Recently when British novelist David Mitchell was a guest on the National Public Radio show “Fresh Air,’’ he told host Terry Gross, “Shakespeare cleaned everything up. There’s no new turf after him, really. All the postmodern themes, the play-within-a-play, metafiction, it’s already been done in the 17th century.’’ Certainly a sizable bookcase could be filled with contemporary writers borrowing from the bard, sometimes in wildly inventive ways. Exhibit A? David Wroblewski’s “The Story of Edgar Sawtelle’’ — a.k.a., “Hamlet with Dogs.’’ Exhibit B? Jeanne Ray’s “Julie and Romeo’’ — a retelling of “Romeo and Juliet’’ featuring AARP-ready florists.
“The Great Night,’’ Chris Adrian’s phantasmagorically inspired new novel, is a part of that tradition. It is a sequel to “A Midsummer Night’s Dream.’’ (And make no mistake, this feels far more like a sequel than a mere retelling in another place and time.) Adrian has demonstrated a vast imagination in his earlier books, particularly “The Children’s Hospital,’’ a tale of doctors and patients and angels (yes, angels) in a post-apocalyptic hospital that has become the world’s new ark. He is a fellow in pediatric hematology-oncology and a graduate student at Harvard Divinity School, and his work indeed suggests a profound interest in where life meets death and how we make sense of that great undiscovered country.
“The Great Night’’ is no exception. One night in mid-June, three brokenhearted lovers — Henry, Molly, and Will — wander into San Francisco’s Buena Vista Park, each of them a stranger but each on the way to the same party. Henry is a pediatric oncologist still reeling from his breakup with Bobby, another physician. Molly, a dropout from divinity school and now a slacker shop girl, has spent two years grieving over Ryan, her boyfriend who hanged himself. And Will, an arborist, is still hoping he can find a way to rekindle his relationship with his beloved Carolina, who is unwilling to forgive him for a casual but appallingly thoughtless sexual dalliance.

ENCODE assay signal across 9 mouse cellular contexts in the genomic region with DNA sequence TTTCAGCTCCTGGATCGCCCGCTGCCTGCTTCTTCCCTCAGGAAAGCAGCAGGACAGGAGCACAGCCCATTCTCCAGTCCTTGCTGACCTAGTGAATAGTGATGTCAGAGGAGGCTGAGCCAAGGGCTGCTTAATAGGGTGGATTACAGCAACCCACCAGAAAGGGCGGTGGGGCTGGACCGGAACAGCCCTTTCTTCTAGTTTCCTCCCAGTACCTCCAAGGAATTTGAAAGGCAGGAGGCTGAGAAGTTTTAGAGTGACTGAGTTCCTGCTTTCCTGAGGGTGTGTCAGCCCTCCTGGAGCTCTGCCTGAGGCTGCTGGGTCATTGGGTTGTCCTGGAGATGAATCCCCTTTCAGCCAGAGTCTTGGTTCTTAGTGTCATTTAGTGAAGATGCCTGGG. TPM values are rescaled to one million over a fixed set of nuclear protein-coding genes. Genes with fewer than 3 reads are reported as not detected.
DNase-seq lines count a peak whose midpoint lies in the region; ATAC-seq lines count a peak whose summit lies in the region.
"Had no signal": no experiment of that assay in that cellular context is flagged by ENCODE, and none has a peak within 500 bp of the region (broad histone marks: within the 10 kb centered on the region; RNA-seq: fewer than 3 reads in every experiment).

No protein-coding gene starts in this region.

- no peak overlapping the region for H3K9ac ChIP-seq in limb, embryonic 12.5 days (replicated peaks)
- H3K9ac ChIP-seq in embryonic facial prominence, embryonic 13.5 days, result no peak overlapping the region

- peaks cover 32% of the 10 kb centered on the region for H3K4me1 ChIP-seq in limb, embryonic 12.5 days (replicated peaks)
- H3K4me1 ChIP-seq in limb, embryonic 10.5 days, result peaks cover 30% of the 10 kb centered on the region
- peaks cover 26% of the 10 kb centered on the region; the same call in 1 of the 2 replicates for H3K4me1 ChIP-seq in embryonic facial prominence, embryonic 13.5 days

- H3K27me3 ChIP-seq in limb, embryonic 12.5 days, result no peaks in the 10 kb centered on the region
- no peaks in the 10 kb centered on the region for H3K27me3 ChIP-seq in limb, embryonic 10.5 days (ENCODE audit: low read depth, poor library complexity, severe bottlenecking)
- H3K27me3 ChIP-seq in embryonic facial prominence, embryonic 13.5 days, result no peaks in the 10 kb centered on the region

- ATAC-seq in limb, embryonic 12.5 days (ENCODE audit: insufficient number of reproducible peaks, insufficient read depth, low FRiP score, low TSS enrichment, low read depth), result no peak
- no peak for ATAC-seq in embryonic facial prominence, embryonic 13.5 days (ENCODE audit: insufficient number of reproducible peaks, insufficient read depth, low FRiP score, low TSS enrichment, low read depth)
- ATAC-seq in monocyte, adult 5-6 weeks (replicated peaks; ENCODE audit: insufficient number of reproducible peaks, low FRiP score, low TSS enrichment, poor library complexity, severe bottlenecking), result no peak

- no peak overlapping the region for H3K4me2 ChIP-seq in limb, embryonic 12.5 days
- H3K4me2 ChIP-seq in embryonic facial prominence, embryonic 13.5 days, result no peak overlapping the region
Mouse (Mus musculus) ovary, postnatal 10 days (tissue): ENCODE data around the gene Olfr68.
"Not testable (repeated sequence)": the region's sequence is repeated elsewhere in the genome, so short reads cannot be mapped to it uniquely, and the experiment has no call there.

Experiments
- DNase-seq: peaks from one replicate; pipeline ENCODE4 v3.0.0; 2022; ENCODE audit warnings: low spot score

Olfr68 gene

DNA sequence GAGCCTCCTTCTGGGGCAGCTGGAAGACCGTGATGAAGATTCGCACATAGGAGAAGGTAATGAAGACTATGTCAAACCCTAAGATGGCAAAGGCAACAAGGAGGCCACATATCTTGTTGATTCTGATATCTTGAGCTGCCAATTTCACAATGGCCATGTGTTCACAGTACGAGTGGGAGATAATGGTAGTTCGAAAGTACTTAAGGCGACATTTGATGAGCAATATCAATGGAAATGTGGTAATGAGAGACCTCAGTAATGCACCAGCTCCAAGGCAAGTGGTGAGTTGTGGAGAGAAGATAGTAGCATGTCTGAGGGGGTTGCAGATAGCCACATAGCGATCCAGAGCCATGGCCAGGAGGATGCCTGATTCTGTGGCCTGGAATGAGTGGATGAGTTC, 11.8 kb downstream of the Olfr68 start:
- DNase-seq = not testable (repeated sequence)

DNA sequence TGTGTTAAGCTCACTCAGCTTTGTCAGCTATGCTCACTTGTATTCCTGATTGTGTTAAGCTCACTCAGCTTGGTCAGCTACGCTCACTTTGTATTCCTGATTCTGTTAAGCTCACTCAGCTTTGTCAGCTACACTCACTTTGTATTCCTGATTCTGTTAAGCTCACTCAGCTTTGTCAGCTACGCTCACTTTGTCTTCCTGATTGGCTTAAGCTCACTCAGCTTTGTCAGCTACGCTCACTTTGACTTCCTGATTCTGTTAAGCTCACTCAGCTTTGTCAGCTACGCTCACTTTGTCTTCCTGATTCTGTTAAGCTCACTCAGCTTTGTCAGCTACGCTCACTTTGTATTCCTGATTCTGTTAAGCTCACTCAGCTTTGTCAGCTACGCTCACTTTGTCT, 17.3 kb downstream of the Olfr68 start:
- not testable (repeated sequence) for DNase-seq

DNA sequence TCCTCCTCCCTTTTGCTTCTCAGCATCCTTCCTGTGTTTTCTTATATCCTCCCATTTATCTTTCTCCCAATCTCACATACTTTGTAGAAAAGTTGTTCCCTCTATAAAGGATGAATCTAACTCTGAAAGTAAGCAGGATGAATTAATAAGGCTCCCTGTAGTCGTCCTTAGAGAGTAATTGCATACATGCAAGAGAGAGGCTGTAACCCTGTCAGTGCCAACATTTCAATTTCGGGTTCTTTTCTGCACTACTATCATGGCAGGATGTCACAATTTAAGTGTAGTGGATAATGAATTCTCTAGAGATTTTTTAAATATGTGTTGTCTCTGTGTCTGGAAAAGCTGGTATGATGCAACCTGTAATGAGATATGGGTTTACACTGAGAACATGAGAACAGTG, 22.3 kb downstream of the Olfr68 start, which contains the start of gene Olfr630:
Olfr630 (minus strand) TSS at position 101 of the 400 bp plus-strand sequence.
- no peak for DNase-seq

Ryan is the strange but powerful glue that links all three young adults: Not only was he Molly’s lover, he was Carolina’s brother. He also shares a deeply disturbing childhood secret with Henry.
In addition, that night the park is filled with the powerful Queen Titania and her court of faeries and magical creatures. Her husband, Oberon, is long gone, finding himself unable to cope with the death of his and Titania’s adopted, mortal boy, and the queen’s unbearable mourning. The child died of leukemia, and our view of his sickness, death, and the oncology ward are conveyed largely from Titania’s perspective, all presented with a combination of wrenching precision and wistful poetry. As Titania watches the boy cry and grow sick from the chemotherapy, she tries to make sense of the medicine: “Titania could not conceive of the way [the drugs] were made except as distillations of sadness and heartbreak and despair, since that was how she made her own poisons, shaking drops of terror out of a wren captured in her fist or sucking with a silver straw at the tears of a dog.’’
Titania’s grief is so excruciating that she decides to end it all by unleashing a beast that will kill her, her court, and the mortals who happen to be in Buena Vista Park. In this case, that means setting Puck free from his servitude and allowing him to revert to a horrific monster. “Milady,’’ he says once the spell that has kept him in bondage is lifted, “I am in your debt, and so I will eat you last.’’
In short, this is a far cry from the lighter Shakespearean comedy of misplaced spells and comedic sprites.
In five parts, Adrian slowly reveals to us the three mortals’ secrets and longings and regrets: the paths that have led them into the park that night. Interspersed with their personal histories are their battles to survive Puck — and his ability to make real their innermost demons and fears.
Ironically, “The Great Night’’ felt most magical to me when Adrian focuses on the mortals’ pasts and Titania’s profoundly human grief. The secret behind Henry’s lost childhood years is especially haunting. The novel is less successful when the mortals are trapped in the park and under the spells of either Puck or the faeries. Some of the moments cross the line that separates disturbing and disgusting, such as when Will witnesses “a sea of disembodied penises, softly shambling toward him on variously sized testicle feet,’’ and then is attacked by “a swarming flock of vaginas that flew all around his head, biting him toothlessly on his ears and his cheeks and his neck.’’
Nevertheless, Adrian once again left me feeling both meditative and moved. It’s simply that in this book, the most enchanted evenings occurred well before the great night itself.
This review originally ran in the Boston Globe on April 24, 2011. Chris Bohjalian is the author of 14 books. His next novel, “The Night Strangers,’’ will be published in October.